Tuesday, January 12, 2010

Fast & Fabulous Homemade Bread, Soup & Salad

January 28th
6:00-8:00 P.M.
Nothing says "comfort" on a cold day like warm soup and bread!
Let cooking instructor, Staci Joers demonstrate how to mix up fresh dough and bake up a delicious loaf in just minutes a day.You'll sample Artisan-style breads such as Herbed Baguette or Whole Wheat Peasant Loaf, served with Italian Wedding Soup. Simple Italian Salad, and Chocolate Glazed Brownies for dessert.The cost of this program is $20.00. RSVP by January 20th as this class fills up quickly!

Tuesday, January 5, 2010

Where I Write

I don't know about the rest of you, but I wonder about what a given writer's studio looks like. Do they have a studio? An office? Do they just bang away at a laptop sitting on the dining room table? The way an author lays out their workspace is really intriguing to me.

Where I Write is a project by Kyle Cassidy. It's a collection of photographs and interviews with authors about where they do their job. It's a fantastic and intimate look into the places that our favourite books first happen. He's planning a compilation book of his own, including the workspaces of Neil Gaiman and Lois McMaster Bujold.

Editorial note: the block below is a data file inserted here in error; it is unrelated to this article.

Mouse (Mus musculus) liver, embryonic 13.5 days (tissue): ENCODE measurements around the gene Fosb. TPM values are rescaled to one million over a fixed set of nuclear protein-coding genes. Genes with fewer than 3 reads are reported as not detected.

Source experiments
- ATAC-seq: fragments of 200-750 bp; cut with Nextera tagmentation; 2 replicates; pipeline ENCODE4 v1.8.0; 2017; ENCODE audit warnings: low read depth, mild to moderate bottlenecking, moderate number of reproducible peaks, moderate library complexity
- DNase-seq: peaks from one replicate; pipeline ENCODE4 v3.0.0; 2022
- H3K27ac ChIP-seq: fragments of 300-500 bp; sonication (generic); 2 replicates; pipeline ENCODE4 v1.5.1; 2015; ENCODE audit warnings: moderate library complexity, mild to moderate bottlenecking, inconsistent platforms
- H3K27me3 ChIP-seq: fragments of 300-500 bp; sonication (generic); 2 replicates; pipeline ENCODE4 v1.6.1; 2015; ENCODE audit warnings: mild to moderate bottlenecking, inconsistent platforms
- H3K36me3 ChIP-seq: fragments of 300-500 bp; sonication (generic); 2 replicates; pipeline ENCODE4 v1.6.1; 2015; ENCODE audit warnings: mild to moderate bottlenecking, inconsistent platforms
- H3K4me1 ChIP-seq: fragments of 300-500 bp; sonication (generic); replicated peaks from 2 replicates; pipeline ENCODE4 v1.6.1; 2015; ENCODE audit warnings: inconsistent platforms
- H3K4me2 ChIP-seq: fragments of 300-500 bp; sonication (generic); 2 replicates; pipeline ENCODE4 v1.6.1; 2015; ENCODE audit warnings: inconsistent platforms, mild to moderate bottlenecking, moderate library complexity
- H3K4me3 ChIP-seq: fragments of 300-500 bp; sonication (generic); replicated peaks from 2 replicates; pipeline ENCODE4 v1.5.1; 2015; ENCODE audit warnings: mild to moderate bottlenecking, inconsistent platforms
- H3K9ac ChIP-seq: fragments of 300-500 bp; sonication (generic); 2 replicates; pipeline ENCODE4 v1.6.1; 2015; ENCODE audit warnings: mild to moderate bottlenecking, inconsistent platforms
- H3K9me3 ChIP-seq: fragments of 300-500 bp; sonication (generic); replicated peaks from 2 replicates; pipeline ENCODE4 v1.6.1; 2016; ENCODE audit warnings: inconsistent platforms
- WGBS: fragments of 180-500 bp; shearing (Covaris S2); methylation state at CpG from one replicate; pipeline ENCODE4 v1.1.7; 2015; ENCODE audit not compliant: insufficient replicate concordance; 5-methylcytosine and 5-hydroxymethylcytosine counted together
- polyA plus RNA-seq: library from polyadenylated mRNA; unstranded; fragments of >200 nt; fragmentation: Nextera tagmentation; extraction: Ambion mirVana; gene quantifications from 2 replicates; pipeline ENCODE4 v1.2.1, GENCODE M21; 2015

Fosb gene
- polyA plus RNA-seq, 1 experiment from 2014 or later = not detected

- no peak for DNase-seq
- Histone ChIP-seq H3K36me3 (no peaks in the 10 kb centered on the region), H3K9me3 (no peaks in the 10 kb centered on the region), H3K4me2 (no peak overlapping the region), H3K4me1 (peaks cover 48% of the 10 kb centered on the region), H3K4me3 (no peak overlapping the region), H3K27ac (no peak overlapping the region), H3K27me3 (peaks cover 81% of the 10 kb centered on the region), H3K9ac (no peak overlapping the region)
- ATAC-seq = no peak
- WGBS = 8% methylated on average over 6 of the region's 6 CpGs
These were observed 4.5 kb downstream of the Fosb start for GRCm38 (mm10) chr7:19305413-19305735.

By Great Western Dragon on Profiles

Monday, January 4, 2010

Let It Snow…

This January, we seem to be surrounded by snow. It made this librarian want to do some online research on the topic. You could say I have snow-on-the-brain!

The snowmobile was invented here in Wisconsin in 1924, according to the Wisconsin Historical Society. The Snowmobile Hall of Fame and Museum is in St. Germain, Wisconsin and the World Championship Snowmobile Derby is being held this month in Eagle River.
Almost 187 inches of snow fell over a 7 day period on Alaska’s Thompson Pass in 1953. That’s over 15 feet! For more snow facts visit the National Snow and Ice Data Center.
The Wisconsin Department of Transportation maintains a Winter Road Conditions Map online. provides snow condition reports for downhill, cross country skiing, and snowmobiling.
Weather Underground provides historical global weather conditions. Simply select a location and date.

Amy Crowder - January Newsletter WSLL